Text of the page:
(We should not really compare entropy directly to enthalpy because they have different dimensions.) Jumping in quickly, we might say immediately that if the solute can wriggle around more in a solution than in a solid, then certainly $\Delta_\pu{r} S>0$ for the transition $\text{solid}\to\text{solute}$. The only thing standing in our way is that damned enthalpy! Sure enough, that may be the case for some solutions but it is not the whole picture.

Since the solute entities have a solvent layer in solution, there is an entropy effect for the solvent as well. If the solvent is tightly bound to the solute, entropy decreases for this solvent entity. There is also an enthalpy contribution from solvation, not only from the act of breaking or forming bonds in a solid. I would not really dare to generalise which is the bigger contributor 'for most cases'. In general,

\begin{align} \Delta_\pu{r} H_{\pu{solid to ideal gas}} & + \Delta_\pu{r} H_{\pu{breaking bonds in solvent}} + \Delta_\pu{r} H_{\pu{solute forming bonds with solvent}}\ + \\ &+ \Delta_\pu{r} H_{\pu{residual}} - T\cdot(\text{corresponding ‘entropy’ terms}) \le 0 \end{align}

where 'residual' signals the solute-solute interactions in the solution.

### A sentence or two on $K_{\pu{sp}}$ (with concentrations)

From the IUPAC Gold Book,

solubility

The analytical composition of a saturated solution, expressed in terms of the proportion of a designated solute in a designated solvent, is the solubility of that solute. The solubility may be expressed as a concentration, molality, mole fraction, mole ratio, etc.

As pointed out by Nicolau Saker Neto in a comment, we should not overemphasise the role of $K_{\pu{sp}}$ in determining solubility. Again there are cases where it is a good indicator, and situations where it fails poorly. There are assumptions which must be satisfied:

• there actully exists an equilibrium $$\ce{AB(sln) <=> A+(sln) + B+(sln),}$$ that is not all of the solute "molecules" are dissociated, not really the case for strong electrolytes in a dilute solution,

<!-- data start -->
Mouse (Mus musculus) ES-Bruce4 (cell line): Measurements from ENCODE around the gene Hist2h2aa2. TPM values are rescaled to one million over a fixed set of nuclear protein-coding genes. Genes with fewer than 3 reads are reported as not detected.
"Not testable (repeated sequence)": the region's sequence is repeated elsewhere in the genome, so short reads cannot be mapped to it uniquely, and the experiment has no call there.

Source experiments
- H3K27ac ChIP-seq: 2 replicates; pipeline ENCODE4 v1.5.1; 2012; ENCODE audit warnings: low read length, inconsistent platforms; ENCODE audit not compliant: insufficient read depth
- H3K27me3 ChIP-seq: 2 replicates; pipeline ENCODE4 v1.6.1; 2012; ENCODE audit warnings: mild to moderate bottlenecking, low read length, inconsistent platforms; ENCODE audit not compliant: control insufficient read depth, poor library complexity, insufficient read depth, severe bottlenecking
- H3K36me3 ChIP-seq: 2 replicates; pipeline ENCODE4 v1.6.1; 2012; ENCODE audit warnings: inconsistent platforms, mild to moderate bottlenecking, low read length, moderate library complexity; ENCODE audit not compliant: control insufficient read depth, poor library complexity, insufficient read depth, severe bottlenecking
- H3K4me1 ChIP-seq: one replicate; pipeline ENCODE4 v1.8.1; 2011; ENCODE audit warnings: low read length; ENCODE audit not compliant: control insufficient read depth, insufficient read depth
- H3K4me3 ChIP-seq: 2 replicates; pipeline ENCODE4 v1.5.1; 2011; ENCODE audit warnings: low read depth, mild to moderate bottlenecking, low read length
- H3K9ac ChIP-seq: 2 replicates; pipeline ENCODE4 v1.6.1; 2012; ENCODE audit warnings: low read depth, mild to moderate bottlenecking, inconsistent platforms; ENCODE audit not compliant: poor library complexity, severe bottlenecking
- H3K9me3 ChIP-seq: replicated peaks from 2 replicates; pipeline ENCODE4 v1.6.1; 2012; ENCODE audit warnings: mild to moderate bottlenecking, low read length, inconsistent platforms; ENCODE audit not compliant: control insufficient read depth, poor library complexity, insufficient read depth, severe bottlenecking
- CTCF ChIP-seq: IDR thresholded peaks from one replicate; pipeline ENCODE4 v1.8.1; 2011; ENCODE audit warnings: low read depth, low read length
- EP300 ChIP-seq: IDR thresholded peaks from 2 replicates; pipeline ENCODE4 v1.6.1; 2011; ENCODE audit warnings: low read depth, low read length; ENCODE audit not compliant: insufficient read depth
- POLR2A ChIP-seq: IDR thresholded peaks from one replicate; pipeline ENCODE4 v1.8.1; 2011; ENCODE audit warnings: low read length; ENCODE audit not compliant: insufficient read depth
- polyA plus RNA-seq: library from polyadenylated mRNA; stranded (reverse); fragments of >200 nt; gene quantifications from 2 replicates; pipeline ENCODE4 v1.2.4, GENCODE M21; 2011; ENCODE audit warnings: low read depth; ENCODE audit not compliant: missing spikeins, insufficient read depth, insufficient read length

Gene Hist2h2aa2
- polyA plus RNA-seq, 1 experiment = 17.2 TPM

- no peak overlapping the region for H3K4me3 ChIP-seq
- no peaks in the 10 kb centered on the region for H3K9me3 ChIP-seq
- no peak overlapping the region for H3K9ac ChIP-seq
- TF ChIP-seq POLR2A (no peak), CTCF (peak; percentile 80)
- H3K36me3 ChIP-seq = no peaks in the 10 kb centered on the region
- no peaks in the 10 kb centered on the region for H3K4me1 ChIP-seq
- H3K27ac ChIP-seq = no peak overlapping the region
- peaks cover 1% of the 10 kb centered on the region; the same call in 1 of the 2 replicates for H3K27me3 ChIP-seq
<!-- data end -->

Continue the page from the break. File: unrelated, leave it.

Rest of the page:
• that the simpification of $a \approx c$ is good enough ($a$ is activity, $c$ is some type of concentration),
• provided that the above holds, the concentration of $\ce{AB(aq)}$ should be constant wrt additon of another electrolyte (in some calculations).

If these do not hold, $K_{\pu{sp}}$ (with concentrations alone) is a poor approximation for true solubility. See Denbigh, K. G. 'The Theory of Solubility Product'. J. Chem. Educ., 1941, 18 (3), 126. DOI: 10.1021/ed018p126.

[a] I have largely ignored the discussion of surface energies and surface tension, and how the interaction is often more favourable in the bulk than on the surface, and the fact that $r^3$ grows faster than $r^2$, except for small $r$ when it does not, and hence we need some seeds or nuclei to start the process, and supersaturation, and how particle sizes change etc. The example of smaller particles dissolving more is, of course, a surface tension effect.

[b] In the thermodynamic limit, the general condition of spontaneity comes from Clausius inequality. This is written as

$$\small{T\pu{d}S \ge \delta q.}$$

With the first law of thermodynamics, this is equivalent to

$$\small{T\pu{d}S\ge\pu{d}U-\delta w}$$

or

$$\small{-(\pu{d}U +p\pu{d}V - T\pu{d}S)\ge-\delta w(\text {other})}.$$

With constant temperature and pressure,

$$\small{\pu{d}(U +pV - TS)\le\delta w(\text {other})}.$$

Finally, if only expansion work is done,

$$\small{\Delta_\pu{r} G\le 0}$$

where $\small{\Delta_\pu{r} \equiv \partial / \partial \xi}$; $\small{\xi}$ is the extent of a reaction. The last result also assumes only one reaction takes place, otherwise it is no longer a necessary–sufficient condition for spontaneity.

• The state symbol of AB should be (s), not (aq)? (aq) suggests that the solid is already dissolved into ions. – Tan Yong Boon Jan 8 '18 at 12:59